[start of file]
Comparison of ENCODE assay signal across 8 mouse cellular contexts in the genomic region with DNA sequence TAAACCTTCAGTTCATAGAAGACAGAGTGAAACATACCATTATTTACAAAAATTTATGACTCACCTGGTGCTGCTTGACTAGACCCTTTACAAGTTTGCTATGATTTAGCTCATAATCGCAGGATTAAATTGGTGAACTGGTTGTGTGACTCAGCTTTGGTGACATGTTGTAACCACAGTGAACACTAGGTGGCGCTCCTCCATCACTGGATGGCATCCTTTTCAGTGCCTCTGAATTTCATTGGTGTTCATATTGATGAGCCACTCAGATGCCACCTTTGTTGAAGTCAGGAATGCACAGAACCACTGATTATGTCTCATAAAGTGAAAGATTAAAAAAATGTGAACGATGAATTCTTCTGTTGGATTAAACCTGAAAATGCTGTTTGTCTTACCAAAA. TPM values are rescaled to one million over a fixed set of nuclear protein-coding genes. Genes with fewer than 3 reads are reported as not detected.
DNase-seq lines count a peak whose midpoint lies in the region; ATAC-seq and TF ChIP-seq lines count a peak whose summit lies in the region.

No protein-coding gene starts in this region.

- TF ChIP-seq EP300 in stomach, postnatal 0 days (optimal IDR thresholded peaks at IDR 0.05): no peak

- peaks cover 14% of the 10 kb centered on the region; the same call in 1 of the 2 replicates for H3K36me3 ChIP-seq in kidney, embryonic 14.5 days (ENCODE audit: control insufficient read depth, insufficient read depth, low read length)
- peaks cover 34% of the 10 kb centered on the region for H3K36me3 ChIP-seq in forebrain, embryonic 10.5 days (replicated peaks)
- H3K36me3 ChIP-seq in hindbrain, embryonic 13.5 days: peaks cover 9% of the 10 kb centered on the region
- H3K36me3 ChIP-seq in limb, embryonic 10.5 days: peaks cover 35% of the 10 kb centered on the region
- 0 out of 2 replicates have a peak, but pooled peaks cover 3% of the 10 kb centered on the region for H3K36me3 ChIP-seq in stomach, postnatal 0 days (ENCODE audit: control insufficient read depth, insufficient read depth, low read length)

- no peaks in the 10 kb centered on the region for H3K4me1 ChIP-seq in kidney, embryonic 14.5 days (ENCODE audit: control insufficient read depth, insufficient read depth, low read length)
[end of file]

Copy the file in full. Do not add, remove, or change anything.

Comparison of ENCODE assay signal across 8 mouse cellular contexts in the genomic region with DNA sequence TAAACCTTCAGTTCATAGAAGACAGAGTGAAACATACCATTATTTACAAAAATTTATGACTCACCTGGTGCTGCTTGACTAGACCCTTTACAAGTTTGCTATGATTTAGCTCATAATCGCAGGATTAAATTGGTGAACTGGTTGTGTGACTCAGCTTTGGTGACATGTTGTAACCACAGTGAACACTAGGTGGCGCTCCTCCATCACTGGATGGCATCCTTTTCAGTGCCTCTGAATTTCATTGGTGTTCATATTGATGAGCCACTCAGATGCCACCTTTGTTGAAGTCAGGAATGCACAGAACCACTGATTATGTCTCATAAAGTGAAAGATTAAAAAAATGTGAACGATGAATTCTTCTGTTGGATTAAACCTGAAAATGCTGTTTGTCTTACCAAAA. TPM values are rescaled to one million over a fixed set of nuclear protein-coding genes. Genes with fewer than 3 reads are reported as not detected.
DNase-seq lines count a peak whose midpoint lies in the region; ATAC-seq and TF ChIP-seq lines count a peak whose summit lies in the region.

No protein-coding gene starts in this region.

- TF ChIP-seq EP300 in stomach, postnatal 0 days (optimal IDR thresholded peaks at IDR 0.05): no peak

- peaks cover 14% of the 10 kb centered on the region; the same call in 1 of the 2 replicates for H3K36me3 ChIP-seq in kidney, embryonic 14.5 days (ENCODE audit: control insufficient read depth, insufficient read depth, low read length)
- peaks cover 34% of the 10 kb centered on the region for H3K36me3 ChIP-seq in forebrain, embryonic 10.5 days (replicated peaks)
- H3K36me3 ChIP-seq in hindbrain, embryonic 13.5 days: peaks cover 9% of the 10 kb centered on the region
- H3K36me3 ChIP-seq in limb, embryonic 10.5 days: peaks cover 35% of the 10 kb centered on the region
- 0 out of 2 replicates have a peak, but pooled peaks cover 3% of the 10 kb centered on the region for H3K36me3 ChIP-seq in stomach, postnatal 0 days (ENCODE audit: control insufficient read depth, insufficient read depth, low read length)

- no peaks in the 10 kb centered on the region for H3K4me1 ChIP-seq in kidney, embryonic 14.5 days (ENCODE audit: control insufficient read depth, insufficient read depth, low read length)